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Digital*Humanities im Gespräch im Sommersemester 2021

29. April 2021: Thomas Stodulka: "Big Data and Complex Knowledge: Observations and Recommendations for Research from the Knowledge Complexity Project"

Online-Veranstaltung via Webex

(Vortrag in englischer Sprache)

The Knowledge Complexity (or KPLEX) project was created with a two-fold purpose: first, to expose potential areas of bias in big data research, and second, to do so using methods and challenges coming from a research community that has been relatively resistant to big data, namely the arts, the humanities, and the ethnographies. The project’s founding supposition was that there are practical and cultural reasons why humanities research resists datafication, a process generally understood as the substitution of original state research objects and processes for digital, quantified or otherwise more structured streams of information. The project’s further assumption was that these very reasons for resistance could be instructive for the critical observation of big data research and innovation as a whole. To understand clearly the features of humanistic and cultural data, approaches, methodologies, institutions and challenges is to see the fault lines where datafication and algorithmic parsing may fail to deliver on what they promise, or may hide the very insight they propose to expose. As such, the aim of the KPLEX project has been, from the outset, to pinpoint areas where different research communities’ understanding of what the creation of knowledge is and should be diverge, and, from this unique perspective, propose where further work can and should be done.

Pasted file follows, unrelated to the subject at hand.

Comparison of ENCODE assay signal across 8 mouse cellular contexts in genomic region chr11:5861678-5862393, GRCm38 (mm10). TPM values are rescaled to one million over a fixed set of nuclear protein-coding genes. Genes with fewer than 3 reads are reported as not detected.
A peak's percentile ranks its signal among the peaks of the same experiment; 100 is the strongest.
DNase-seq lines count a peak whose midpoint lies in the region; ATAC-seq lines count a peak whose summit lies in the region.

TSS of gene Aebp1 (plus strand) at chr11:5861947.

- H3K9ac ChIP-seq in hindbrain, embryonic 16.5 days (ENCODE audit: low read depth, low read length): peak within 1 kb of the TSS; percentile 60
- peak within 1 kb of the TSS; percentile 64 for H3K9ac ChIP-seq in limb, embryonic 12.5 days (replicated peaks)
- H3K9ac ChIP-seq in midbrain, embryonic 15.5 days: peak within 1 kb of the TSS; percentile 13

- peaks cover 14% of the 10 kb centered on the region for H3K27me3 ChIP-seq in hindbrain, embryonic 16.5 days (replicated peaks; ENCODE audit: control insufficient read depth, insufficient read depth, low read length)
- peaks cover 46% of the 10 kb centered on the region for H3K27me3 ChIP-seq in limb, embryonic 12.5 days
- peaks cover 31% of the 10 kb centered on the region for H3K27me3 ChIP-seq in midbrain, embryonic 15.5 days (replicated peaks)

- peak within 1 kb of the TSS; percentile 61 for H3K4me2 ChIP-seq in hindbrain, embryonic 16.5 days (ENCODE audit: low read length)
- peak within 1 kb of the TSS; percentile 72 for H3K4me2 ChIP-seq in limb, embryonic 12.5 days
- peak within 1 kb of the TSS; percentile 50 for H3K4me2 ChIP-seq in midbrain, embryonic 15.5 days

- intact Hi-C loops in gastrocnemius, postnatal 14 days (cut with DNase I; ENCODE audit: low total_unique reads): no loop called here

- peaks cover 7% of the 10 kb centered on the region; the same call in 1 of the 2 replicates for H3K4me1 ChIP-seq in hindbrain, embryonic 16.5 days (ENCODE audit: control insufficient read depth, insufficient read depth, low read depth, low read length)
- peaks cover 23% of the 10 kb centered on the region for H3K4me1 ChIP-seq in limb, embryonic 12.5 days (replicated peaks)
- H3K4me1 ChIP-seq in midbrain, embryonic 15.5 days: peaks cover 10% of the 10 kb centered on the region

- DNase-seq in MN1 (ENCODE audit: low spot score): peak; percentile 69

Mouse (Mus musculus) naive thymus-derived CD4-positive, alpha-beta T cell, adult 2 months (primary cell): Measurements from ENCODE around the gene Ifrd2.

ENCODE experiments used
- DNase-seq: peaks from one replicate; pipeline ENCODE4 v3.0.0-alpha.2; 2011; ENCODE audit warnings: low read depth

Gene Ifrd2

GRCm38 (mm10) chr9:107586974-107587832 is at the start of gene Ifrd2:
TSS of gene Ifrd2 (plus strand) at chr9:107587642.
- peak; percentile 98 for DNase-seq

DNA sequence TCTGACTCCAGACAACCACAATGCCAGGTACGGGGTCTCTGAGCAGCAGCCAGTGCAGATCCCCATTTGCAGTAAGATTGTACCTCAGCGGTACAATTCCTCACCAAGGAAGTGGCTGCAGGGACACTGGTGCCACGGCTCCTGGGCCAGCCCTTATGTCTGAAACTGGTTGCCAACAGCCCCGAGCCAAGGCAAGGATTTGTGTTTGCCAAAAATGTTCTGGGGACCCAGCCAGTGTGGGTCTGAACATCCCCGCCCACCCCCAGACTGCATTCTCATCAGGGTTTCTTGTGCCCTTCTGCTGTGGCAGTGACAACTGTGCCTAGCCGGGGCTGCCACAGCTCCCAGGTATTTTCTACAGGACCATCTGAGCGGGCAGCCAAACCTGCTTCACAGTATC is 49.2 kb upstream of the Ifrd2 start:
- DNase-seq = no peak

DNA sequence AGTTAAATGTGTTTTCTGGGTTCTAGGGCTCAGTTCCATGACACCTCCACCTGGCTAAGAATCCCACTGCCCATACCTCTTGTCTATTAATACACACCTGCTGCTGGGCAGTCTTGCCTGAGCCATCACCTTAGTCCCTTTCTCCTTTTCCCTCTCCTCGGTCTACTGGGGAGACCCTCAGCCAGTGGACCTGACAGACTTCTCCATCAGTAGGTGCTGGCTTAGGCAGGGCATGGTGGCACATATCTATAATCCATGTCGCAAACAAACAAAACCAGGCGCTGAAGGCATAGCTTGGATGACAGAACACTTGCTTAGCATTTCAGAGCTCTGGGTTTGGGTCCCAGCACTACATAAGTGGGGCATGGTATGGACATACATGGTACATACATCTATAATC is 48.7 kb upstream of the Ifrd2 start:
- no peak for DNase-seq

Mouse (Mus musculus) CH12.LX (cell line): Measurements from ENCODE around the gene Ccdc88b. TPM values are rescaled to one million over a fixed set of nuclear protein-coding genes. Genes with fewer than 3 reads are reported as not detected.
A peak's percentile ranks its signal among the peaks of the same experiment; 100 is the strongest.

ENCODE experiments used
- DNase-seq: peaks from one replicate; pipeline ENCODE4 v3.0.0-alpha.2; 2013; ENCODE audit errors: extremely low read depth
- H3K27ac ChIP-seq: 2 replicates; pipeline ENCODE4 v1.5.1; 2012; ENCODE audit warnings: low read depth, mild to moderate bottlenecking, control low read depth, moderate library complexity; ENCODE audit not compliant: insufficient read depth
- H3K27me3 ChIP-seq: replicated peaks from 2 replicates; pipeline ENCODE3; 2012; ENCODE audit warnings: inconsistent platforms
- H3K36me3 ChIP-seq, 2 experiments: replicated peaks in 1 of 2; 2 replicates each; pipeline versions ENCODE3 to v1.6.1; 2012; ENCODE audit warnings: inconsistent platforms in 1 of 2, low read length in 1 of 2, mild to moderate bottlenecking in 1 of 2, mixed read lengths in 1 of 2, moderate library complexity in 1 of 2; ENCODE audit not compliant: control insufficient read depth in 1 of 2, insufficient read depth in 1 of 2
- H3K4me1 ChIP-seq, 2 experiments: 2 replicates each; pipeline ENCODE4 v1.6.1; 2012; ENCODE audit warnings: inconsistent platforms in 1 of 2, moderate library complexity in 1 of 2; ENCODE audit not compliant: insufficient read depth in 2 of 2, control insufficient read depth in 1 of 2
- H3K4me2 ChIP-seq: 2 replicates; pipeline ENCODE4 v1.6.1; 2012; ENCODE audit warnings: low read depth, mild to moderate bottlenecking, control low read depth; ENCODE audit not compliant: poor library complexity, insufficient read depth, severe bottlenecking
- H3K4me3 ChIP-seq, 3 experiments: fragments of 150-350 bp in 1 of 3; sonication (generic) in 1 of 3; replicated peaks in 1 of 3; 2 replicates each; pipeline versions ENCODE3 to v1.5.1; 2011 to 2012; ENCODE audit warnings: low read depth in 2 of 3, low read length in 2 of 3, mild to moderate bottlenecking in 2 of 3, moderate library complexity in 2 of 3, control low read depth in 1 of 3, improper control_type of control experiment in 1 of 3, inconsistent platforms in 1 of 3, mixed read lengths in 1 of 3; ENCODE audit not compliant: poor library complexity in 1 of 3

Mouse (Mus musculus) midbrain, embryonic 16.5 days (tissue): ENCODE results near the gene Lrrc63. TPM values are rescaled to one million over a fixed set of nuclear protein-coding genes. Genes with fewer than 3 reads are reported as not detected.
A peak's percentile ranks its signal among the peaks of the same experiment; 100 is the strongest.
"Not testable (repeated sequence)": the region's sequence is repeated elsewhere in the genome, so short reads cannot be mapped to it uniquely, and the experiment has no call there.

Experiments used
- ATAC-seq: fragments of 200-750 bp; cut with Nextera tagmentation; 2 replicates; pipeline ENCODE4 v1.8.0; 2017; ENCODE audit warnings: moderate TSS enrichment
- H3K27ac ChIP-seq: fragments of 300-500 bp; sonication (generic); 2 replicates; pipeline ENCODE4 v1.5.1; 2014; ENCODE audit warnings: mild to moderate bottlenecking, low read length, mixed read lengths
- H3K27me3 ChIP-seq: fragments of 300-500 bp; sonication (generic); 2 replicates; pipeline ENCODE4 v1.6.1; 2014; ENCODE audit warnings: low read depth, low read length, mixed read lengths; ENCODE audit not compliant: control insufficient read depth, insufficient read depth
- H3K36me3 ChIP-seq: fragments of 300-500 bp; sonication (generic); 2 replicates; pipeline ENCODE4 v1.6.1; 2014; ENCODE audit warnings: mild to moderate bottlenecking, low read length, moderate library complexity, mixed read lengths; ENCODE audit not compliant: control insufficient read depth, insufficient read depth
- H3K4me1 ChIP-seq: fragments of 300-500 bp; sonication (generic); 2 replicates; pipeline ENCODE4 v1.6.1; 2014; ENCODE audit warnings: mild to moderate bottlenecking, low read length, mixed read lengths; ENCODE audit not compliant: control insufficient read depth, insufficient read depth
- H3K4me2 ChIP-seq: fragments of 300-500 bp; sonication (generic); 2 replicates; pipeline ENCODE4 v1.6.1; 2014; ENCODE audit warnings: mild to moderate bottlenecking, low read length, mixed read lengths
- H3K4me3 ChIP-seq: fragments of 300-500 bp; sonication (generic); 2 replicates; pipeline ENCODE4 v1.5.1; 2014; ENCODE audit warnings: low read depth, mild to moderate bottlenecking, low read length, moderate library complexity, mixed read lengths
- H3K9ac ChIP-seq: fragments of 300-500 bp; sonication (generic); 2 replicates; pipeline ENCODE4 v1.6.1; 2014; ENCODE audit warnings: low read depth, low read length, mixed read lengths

20. Mai 2021: Pia Janke, Sabrina Weinzettl, Tatjana Griessler und Matej Ďurčo: "'Jelinek online' - Zur Digitalisierung des Werk- und Rezeptionsverzeichnisses zu Elfriede Jelinek"

Online-Veranstaltung via Webex

Das Werk der österreichischen Literaturnobelpreisträgerin Elfriede Jelinek ist durch seinen Umfang, sein Gattungsspektrum und die Vielzahl an z. T. flüchtigen Publikationsformen eine besondere Herausforderung für die literaturwissenschaftliche Dokumentation und Erschließung.

Ausgehend von der 2014 in Printform erschienenen kommentierten Bibliographie Elfriede Jelinek: Werk und Rezeption erarbeitet das Elfriede Jelinek-Forschungszentrum in Kooperation mit dem Austrian Centre for Digital Humanities and Cultural Heritage (ACDH-CH) der Österreichischen Akademie der Wissenschaften und dem Interuniversitären Forschungsverbund Elfriede Jelinek der Universität Wien sowie der Musik und Kunst Privatuniversität der Stadt Wien (MUK) das digitale Portal Jelinek online. Ziel ist es, sämtliche bibliographische Daten zu Elfriede Jelineks Werk und Rezeption als Open Access-Portal zugänglich zu machen, inhaltliche Vernetzungen innerhalb des Werks herzustellen sowie komplexe Suchmöglichkeiten zu eröffnen.

Im Rahmen des Vortrags werden die Arbeiten am Projekt präsentiert sowie Aspekte der digitalen Abbildung vernetzter Werkstrukturen mit Hilfe von Datenmodellen diskutiert.

17. Juni 2021: Howard Hotson und Thomas Wallnig: "Reassembling the Republic of Letters in the Digital Age, or: Networking to the Fourth Power"

Online-Veranstaltung via Webex

(Vortrag in englischer Sprache)

Between 2014 and 2019, a community of over 200 academics from more than 30 countries joined a European research network called Reassembling the Republic of Letters. The purpose of the exercise was to assemble an interdisciplinary network to design a networking platform to support a scholarly network studying past intellectual networks. With this purpose in mind, scholars, librarians and developers worked together towards a pair of complementary goals. One goal was technical: to negotiate the basis for a distributed digital infrastructure for studying early modern intellectual correspondence. The other goal was scholarly: to experiment with the new forms of collaborative scholarship which could emerge on such infrastructure to generate a polyphonic, transnational intellectual history of the early modern world. Both aspects are documented in a collaboratively written volume, published in 2019, which also relates individual historical case studies to a wide range of traditional methodological frameworks, from social history to the history of ideas. The paper will introduce the audience to the details of the book and the project underlying it, and discuss recent developments both in the field of infrastructure and in that of scholarly methodology.